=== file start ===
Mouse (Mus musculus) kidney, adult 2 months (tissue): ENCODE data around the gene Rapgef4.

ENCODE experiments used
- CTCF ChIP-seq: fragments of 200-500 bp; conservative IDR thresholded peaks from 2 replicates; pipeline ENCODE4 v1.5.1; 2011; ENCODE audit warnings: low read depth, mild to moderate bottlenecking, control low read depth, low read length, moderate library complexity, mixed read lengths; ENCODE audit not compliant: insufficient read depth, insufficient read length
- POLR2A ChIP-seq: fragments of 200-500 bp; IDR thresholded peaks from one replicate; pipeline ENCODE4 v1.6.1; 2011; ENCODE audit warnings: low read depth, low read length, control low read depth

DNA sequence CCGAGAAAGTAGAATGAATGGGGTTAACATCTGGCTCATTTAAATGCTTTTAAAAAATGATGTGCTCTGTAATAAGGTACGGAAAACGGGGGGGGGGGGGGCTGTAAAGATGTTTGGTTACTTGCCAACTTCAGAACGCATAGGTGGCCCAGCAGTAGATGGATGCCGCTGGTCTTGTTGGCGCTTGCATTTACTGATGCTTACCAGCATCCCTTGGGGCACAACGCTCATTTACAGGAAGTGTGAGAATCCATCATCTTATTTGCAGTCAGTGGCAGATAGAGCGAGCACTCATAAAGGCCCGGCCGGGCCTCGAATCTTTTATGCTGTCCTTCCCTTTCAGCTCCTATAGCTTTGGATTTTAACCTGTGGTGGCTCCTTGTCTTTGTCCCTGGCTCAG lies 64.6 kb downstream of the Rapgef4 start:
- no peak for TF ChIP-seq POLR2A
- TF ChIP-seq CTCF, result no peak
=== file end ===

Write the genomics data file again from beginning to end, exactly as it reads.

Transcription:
Mouse (Mus musculus) kidney, adult 2 months (tissue): ENCODE data around the gene Rapgef4.

ENCODE experiments used
- CTCF ChIP-seq: fragments of 200-500 bp; conservative IDR thresholded peaks from 2 replicates; pipeline ENCODE4 v1.5.1; 2011; ENCODE audit warnings: low read depth, mild to moderate bottlenecking, control low read depth, low read length, moderate library complexity, mixed read lengths; ENCODE audit not compliant: insufficient read depth, insufficient read length
- POLR2A ChIP-seq: fragments of 200-500 bp; IDR thresholded peaks from one replicate; pipeline ENCODE4 v1.6.1; 2011; ENCODE audit warnings: low read depth, low read length, control low read depth

DNA sequence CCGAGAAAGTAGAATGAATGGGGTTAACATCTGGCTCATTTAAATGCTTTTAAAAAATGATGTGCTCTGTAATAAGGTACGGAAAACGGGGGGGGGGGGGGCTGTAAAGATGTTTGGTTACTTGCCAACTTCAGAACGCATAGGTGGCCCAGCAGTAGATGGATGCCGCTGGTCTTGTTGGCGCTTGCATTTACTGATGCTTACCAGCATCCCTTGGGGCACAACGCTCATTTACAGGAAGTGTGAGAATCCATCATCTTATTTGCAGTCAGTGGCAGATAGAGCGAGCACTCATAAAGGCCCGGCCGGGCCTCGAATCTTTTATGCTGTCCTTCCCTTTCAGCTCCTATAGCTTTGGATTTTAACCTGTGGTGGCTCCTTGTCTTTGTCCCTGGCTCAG lies 64.6 kb downstream of the Rapgef4 start:
- no peak for TF ChIP-seq POLR2A
- TF ChIP-seq CTCF, result no peak